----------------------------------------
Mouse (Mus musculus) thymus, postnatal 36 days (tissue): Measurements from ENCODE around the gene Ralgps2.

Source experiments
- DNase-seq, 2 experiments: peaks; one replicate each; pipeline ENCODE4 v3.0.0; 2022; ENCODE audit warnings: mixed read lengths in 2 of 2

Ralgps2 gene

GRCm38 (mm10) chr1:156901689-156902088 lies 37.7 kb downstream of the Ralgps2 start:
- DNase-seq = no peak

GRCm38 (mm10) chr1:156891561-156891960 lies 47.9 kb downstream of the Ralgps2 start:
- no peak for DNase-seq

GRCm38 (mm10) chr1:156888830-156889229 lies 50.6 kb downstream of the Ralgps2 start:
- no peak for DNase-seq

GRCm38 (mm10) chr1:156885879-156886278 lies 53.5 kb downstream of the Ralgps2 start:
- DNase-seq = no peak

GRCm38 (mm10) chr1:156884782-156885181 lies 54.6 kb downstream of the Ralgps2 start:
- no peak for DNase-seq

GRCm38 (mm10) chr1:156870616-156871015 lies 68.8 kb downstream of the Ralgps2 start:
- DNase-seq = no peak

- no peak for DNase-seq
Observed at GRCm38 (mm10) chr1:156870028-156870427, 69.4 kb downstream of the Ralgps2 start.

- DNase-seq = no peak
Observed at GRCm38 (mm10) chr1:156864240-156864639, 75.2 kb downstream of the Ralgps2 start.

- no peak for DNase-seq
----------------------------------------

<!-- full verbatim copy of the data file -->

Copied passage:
Mouse (Mus musculus) thymus, postnatal 36 days (tissue): Measurements from ENCODE around the gene Ralgps2.

Source experiments
- DNase-seq, 2 experiments: peaks; one replicate each; pipeline ENCODE4 v3.0.0; 2022; ENCODE audit warnings: mixed read lengths in 2 of 2

Ralgps2 gene

GRCm38 (mm10) chr1:156901689-156902088 lies 37.7 kb downstream of the Ralgps2 start:
- DNase-seq = no peak

GRCm38 (mm10) chr1:156891561-156891960 lies 47.9 kb downstream of the Ralgps2 start:
- no peak for DNase-seq

GRCm38 (mm10) chr1:156888830-156889229 lies 50.6 kb downstream of the Ralgps2 start:
- no peak for DNase-seq

GRCm38 (mm10) chr1:156885879-156886278 lies 53.5 kb downstream of the Ralgps2 start:
- DNase-seq = no peak

GRCm38 (mm10) chr1:156884782-156885181 lies 54.6 kb downstream of the Ralgps2 start:
- no peak for DNase-seq

GRCm38 (mm10) chr1:156870616-156871015 lies 68.8 kb downstream of the Ralgps2 start:
- DNase-seq = no peak

- no peak for DNase-seq
Observed at GRCm38 (mm10) chr1:156870028-156870427, 69.4 kb downstream of the Ralgps2 start.

- DNase-seq = no peak
Observed at GRCm38 (mm10) chr1:156864240-156864639, 75.2 kb downstream of the Ralgps2 start.

- no peak for DNase-seq